A real-life friend and I are members of the same community Facebook group, and the other day she posted looking for someone to help her develop and exercise and nutrition plan. I messaged her “you might know absolutely none of this about me…” and proceeded to list my credentials in the health space. I was raised by a former professional triathlete. I’m the granddaughter of a chef. I worked at Whole Foods as a student. I studied under trainers at one of the world’s most elite performance institutes en route to earning a minor in exercise and health science. I have completed certification coursework in personal training, exercise nutrition, and exercise rehabilitation. I’ve worked in collegiate and professional athletics, as well as working with elite young athletic prospects. She had no idea. And I can’t blame her.
I am not currently a practicing personal trainer or nutritionist. I am a very knowledgeable unhealthy and out-of-shape person. I had my son a year ago and have lost absolutely no baby weight beyond the initial stuff that falls off at the very beginning. As a result, I qualify according to the flawed, but in this case accurate metric of Body-Mass-Index (BMI) as being overweight. I usually have a chemical-filled chai latte and nutritionless strawberry-flavored donut for breakfast (I like the cheerful appearance of the artificially-colored icing and sprinkles). I wear yoga pants 90% of the time, not because I practice, but because they’re all that fits me right now. I have weird issues with things like gut health because I’ve taken wretched care of myself, particularly in the entire decade of my 20s when I was in the throws of alternating bouts of binge eating disorder and bulimia that only ended because I wanted to have a healthy baby.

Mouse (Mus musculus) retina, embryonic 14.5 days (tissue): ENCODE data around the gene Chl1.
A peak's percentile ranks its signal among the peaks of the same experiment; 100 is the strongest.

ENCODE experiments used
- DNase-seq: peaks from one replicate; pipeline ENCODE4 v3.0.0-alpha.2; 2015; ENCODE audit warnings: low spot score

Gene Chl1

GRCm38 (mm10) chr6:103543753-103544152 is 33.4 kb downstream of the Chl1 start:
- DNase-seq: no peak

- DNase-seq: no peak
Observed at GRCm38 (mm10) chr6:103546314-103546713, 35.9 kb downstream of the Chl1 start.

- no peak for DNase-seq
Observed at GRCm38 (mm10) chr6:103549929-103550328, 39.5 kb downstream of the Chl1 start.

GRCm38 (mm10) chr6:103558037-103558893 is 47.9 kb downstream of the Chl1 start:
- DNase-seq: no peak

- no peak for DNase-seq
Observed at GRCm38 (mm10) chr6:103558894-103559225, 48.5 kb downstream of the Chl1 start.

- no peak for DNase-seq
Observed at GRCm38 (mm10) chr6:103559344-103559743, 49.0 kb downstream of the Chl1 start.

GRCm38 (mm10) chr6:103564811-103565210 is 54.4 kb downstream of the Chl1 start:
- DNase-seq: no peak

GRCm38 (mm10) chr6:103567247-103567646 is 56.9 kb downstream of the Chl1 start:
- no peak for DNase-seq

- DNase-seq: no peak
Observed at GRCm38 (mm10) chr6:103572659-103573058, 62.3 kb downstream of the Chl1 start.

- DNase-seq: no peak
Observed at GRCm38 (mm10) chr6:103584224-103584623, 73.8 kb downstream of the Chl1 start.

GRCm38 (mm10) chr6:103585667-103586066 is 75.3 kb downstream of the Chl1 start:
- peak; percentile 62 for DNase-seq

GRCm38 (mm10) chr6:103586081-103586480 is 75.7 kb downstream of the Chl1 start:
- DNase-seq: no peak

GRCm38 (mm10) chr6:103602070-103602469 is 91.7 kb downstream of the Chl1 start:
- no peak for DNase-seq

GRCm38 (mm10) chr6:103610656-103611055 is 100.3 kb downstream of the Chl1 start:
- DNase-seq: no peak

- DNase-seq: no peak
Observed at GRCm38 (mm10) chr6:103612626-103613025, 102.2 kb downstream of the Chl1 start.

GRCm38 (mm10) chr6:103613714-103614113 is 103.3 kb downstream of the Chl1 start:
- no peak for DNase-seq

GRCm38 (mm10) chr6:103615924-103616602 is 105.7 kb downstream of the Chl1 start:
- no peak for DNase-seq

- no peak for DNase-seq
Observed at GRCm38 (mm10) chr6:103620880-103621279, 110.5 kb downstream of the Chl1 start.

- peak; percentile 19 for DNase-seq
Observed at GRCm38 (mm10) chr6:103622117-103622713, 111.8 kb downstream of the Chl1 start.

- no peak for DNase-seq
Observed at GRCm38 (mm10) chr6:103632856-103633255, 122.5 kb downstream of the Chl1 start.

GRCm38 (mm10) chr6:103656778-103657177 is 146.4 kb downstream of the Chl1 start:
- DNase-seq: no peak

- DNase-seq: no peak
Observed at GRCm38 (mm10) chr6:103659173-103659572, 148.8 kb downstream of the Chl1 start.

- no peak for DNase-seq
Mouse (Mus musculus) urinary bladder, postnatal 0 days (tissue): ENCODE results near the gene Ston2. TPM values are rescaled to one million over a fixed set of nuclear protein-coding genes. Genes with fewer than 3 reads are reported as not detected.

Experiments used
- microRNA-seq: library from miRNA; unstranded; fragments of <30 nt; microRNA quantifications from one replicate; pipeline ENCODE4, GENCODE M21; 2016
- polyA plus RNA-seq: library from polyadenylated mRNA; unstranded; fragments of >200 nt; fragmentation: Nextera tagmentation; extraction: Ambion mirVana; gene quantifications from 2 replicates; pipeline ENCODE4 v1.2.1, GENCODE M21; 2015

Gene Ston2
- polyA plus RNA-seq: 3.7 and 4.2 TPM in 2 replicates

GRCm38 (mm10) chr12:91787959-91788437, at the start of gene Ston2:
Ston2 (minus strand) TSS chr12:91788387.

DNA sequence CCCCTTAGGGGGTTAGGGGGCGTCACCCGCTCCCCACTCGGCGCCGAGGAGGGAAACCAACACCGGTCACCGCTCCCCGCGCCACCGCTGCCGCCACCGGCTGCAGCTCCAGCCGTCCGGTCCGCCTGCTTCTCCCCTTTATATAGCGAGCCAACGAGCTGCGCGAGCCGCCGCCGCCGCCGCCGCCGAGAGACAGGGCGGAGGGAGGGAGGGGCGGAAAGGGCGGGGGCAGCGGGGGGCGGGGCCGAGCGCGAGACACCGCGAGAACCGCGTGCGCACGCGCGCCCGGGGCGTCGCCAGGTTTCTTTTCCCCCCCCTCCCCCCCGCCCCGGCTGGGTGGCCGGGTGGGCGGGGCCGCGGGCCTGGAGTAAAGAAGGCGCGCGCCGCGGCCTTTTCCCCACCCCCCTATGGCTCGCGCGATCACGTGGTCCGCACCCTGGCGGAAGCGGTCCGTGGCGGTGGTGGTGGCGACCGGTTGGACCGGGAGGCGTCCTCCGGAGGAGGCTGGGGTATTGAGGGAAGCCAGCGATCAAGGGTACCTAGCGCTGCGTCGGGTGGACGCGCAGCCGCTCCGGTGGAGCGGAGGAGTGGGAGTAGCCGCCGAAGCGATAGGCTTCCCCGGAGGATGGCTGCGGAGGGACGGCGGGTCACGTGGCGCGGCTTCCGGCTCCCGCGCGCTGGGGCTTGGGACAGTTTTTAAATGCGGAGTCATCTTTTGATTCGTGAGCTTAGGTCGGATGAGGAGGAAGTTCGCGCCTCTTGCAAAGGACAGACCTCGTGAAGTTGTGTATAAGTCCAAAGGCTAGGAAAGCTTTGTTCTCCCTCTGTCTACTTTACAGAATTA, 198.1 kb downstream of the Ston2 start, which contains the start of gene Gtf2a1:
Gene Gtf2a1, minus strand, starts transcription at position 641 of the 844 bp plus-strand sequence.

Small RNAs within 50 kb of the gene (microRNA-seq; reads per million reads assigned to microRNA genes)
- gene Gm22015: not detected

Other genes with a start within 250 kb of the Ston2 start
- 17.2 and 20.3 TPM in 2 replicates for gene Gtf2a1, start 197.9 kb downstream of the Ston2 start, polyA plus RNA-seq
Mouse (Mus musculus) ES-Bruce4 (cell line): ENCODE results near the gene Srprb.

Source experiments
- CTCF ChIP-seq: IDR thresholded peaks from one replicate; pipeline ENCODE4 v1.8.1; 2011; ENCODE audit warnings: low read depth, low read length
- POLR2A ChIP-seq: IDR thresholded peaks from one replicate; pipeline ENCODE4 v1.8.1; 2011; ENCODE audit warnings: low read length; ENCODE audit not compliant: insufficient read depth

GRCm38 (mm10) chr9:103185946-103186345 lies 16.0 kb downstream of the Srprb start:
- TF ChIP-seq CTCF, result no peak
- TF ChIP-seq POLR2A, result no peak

I also did the coursework for bachelors and master’s degrees in psychology, so I know all about the cognitive distortions driving eating disorders, and the cognitive and behavioral interventions that can combat those distortions and motivate healthy lifestyle changes. But let me tell you something. It’s still hard as hell. You can have all the knowledge in the world, and that doesn’t mean you’ll apply it. And if you do, it doesn’t mean you’ll stick with it. Change is hard. Habits are tough to break. Cognitive distortions are persistent little buggers. And donuts are delicious. Anyone who acts like getting their sh*t together is easy, is a liar.
I’m also a perfectionist. When you imagine a perfectionist, you might picture someone who’s entire life looks like a Pinterest board, but my perfectionism manifests in a less positive way. I have an incapacitating fear of failure. This drives me to never try. A driving force behind my incessant search for knowledge is that I feel I can’t even begin to attempt pursuing an area of interest until I’m already a certified expert on it… and a certified expert on all things adjacent to it. If there is disagreement in the literature on a subject, and I can’t determine the absolute best course of action with absolute certainty, I choose no action, in lieu of choosing the wrong one.
This is ridiculous. It has to stop. I have an incredible husband and baby who deserve the best version of me, a version that is energetic, optimistic, and headed toward a long and prosperous life. I’m putting this out there because I need accountability. I don’t need a trainer to tell me what to do – honestly, most trainers I’ve met know less than I do, and often instruct people improperly. However, I do need those around me to encourage me to get over my issues, do it, and stick to it. I’d love having a few friends who join me in making the same commitment to getting over their own issues as well. I can share my knowledge, I hope someone reading can share their energy and optimism. I don’t want to look back at my life and just remember long periods of wishing I were hot and healthy. I want to be dancing with my husband and embarrassing my son ’til I’m 90. Let’s actually do this.